The worst book cover I've ever had was for A Woman of the Iron People. A woman in a low cut dress, who appears to be southern European, possibly Carman or the gypsy in Il Trovatore who throws the wrong baby in the fire, holds a human or hominid skull toward us. The woman is not in the novel. As far as I can remember, no one in the novel ever holds a skull.
I asked my editor about the cover. It's been a long time, and I'm not sure my memory is clear. But I think I remember him telling me that my heroine was nonwhite; and in those days -- 1991 -- it was common wisdom that you couldn't put nonwhites on the cover of an SF novel. So they put someone else entirely on the cover. I assume she was holding a skull so readers would realize that the book was anthropological SF; and maybe it hinted at death and violence, always attractive in a novel. I assume her bosom was falling out of her dress, because it was common wisdom that SF is read by boys and young men.
Karen Axness at A Room of One's Own in Madison had to beg customers to buy my novel, because the cover was so repellent.
This year at ICFA David Hartwell explained to me how such covers happen. He was not talking about Woman, but Melissa Scott's Shadow Man.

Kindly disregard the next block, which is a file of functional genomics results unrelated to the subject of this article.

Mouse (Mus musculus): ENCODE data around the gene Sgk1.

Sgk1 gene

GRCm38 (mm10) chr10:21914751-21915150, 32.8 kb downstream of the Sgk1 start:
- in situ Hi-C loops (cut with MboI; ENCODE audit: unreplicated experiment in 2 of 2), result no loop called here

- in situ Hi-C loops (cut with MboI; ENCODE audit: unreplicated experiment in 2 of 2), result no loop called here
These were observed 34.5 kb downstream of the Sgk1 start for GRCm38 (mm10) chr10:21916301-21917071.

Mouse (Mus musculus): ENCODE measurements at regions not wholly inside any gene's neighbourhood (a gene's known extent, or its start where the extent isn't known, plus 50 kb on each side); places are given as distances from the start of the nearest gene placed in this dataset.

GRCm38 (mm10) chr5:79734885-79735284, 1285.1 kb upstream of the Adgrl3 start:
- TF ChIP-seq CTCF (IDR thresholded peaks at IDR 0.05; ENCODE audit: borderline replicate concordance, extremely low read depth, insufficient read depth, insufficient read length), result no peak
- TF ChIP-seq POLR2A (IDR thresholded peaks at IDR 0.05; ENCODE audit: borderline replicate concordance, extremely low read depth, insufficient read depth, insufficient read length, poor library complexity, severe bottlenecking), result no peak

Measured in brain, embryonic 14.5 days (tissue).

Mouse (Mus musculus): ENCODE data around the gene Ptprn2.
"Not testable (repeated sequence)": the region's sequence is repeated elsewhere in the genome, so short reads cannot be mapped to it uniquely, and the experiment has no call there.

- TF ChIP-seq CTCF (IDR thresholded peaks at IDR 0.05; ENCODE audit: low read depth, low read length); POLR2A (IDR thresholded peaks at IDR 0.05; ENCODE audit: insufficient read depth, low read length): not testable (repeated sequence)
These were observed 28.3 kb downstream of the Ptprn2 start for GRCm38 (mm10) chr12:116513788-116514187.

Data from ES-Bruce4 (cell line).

You hire an artist who has done good work in the past. He turns in something ghastly; and you don't have money in the budget to commission a second painting. So you go with the ghastly cover, even though an intern with a Mac could do something better for free.
Well, that is one explanation, and doubtless it is true.
There used to be a cataloger at the Hennepin County Library System here in Minnesota. His name was Sandy Berman, and he was interested in how cataloging can be used to control information and make sure that unpopular information cannot be found, even though it is in the library, readily available to anyone who can figure out how to find it. Sandy had a national rep and the respect of many librarians, but he was not popular with his bosses and was finally pushed into retirement.
In any case, I keep wondering -- sour person that I am -- if novels are sometimes sabotaged more or less by accident, by making them difficult to find. Any number of people can do it -- the editor, the artist, people in marketing, buyers at chains...
The editor is the least likely suspect. Why would he sabotage a book he's bought? But the book's survival is dependent on so many people, and so dependent on fitting into the right slot.